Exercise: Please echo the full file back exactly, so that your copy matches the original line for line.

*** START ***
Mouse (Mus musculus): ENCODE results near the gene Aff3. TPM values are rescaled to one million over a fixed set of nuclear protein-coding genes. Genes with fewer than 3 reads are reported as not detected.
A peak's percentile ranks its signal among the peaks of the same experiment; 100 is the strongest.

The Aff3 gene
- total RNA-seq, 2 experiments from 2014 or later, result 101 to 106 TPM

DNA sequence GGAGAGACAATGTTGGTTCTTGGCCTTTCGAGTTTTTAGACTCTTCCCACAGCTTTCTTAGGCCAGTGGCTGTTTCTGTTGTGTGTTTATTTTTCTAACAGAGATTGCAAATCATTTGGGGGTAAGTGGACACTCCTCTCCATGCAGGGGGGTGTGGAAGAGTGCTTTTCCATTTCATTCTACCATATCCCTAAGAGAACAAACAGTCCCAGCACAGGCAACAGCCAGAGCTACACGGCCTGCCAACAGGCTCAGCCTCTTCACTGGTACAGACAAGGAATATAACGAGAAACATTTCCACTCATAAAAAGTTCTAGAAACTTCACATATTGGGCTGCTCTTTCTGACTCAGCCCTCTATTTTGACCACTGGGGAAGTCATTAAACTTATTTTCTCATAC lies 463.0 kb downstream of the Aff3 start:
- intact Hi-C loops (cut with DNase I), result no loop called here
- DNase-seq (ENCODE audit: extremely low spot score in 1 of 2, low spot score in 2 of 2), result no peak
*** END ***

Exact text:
Mouse (Mus musculus): ENCODE results near the gene Aff3. TPM values are rescaled to one million over a fixed set of nuclear protein-coding genes. Genes with fewer than 3 reads are reported as not detected.
A peak's percentile ranks its signal among the peaks of the same experiment; 100 is the strongest.

The Aff3 gene
- total RNA-seq, 2 experiments from 2014 or later, result 101 to 106 TPM

DNA sequence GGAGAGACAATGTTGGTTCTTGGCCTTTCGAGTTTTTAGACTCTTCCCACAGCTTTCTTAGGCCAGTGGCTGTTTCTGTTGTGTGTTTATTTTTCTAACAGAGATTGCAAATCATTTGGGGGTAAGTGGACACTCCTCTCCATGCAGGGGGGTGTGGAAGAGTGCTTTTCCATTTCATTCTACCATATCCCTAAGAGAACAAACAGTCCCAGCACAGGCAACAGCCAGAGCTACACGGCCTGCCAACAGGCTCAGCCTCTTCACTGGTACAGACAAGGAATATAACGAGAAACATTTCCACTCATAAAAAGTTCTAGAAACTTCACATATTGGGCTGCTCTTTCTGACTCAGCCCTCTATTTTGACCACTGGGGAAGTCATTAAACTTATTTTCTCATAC lies 463.0 kb downstream of the Aff3 start:
- intact Hi-C loops (cut with DNase I), result no loop called here
- DNase-seq (ENCODE audit: extremely low spot score in 1 of 2, low spot score in 2 of 2), result no peak